The Rudolph Song is NOT a Promoter of Bullying

Christmas has always been my favorite holiday, originating from when I was a little girl. The lights, the food, the atmosphere, seeing my family—all of it was so enchanting to me. Christmas is a time for happiness and joy. But recently, a story caught my eye that made me shake my head in disgust.

Recently, certain parents have said they don’t want their children listening to “Rudolph the Red-nosed Reindeer” because Santa seems to promote bullying. I have never heard a more ridiculous notion in my entire life. I listened to the song when I was a child, and I never got the notion that Santa promoted bullying.

The whole point of the song is to overcome adversity and to accept one another for our differences. Not only that, but it is a CHILDREN’s song. It was not necessarily written with a specific message. It was intended simply to entertain children.

In today’s world, it seems we need to pick apart every little thing and find a fault with it. Parents get so worked up about their children being affected by things, they fail to realize that children don’t think the same way they do. They hear a song, and they think of a happy tune they can sing along with at Christmas.

I was a victim of childhood bullying for many, many years. I was teased and taunted for so many years. And never, in all that time, did it occur to me that a Christmas song was promoting bullying. Never did it cross my mind that Santa was an adult promoting intolerance or unacceptance. I simply found a song that was a catchy way to celebrate the season I loved. To this day I still love to sing “Rudolph the Red-Nosed Reindeer.” And I love to watch the TV special too. It is a fun way to ring in the season and, in fact, celebrate each others differences.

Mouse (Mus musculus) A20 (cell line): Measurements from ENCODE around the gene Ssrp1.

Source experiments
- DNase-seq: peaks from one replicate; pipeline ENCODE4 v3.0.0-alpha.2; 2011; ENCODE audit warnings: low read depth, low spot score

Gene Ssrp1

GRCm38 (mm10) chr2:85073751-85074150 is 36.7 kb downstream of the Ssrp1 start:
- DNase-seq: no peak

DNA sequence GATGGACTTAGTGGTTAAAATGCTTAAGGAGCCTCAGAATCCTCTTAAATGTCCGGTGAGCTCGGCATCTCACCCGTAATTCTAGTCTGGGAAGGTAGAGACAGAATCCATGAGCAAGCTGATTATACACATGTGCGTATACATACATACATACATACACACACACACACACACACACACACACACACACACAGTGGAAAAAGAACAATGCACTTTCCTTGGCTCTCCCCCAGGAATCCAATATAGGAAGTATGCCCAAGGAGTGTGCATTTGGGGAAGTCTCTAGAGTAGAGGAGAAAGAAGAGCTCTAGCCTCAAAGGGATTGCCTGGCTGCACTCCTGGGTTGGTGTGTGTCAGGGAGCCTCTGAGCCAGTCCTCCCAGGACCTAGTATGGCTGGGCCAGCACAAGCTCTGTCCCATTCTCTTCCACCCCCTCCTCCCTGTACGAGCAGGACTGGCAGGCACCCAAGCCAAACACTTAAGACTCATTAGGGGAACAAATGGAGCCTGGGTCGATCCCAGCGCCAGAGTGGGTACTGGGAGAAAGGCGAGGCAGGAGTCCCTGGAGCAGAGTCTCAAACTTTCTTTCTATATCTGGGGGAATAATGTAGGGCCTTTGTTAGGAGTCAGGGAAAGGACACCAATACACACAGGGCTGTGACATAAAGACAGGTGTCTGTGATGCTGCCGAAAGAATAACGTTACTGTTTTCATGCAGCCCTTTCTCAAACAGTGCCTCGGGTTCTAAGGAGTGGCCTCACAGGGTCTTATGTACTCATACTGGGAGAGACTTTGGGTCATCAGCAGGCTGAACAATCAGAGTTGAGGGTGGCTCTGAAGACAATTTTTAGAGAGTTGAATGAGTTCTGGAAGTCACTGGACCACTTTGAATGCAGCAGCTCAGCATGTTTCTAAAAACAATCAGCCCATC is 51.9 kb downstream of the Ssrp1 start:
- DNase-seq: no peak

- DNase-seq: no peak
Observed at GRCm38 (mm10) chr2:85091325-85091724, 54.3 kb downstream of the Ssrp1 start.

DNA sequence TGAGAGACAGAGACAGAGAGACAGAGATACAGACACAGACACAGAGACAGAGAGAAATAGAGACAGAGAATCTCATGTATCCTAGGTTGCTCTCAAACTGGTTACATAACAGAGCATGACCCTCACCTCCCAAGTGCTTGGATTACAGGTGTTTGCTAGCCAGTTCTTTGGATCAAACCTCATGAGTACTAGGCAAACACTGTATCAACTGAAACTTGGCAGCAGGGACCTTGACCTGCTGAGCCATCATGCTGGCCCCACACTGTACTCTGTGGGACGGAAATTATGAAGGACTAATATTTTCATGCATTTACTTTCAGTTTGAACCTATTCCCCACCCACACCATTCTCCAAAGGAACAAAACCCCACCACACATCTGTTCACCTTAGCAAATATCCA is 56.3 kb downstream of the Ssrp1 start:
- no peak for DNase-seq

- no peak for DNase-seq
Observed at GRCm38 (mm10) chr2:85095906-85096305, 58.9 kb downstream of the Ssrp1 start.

I think parents should look at Rudolph as an example of perseverance. Rudolph was teased and tormented by his fellow reindeer for many years just because of something as silly as a glowing nose. But, instead of lashing out and giving up on the world, Rudolph kept up his spirit and found his place. And eventually, people came to accept him for who he was. Santa didn’t promote bullying, he promoted tolerance by having Rudolph save Christmas. I look at this song, and I take it as a symbol of tolerance. I think children should find this song inspiring, rather than degrading.

Parents, don’t tell your children not to listen to Rudolph simply because you think it’s a promoter for bullying. Instead, teach your children how to love each other regardless of their differences. Maybe then the world will be a happier place, instead of one that feels the need to nitpick every little thing in our lives.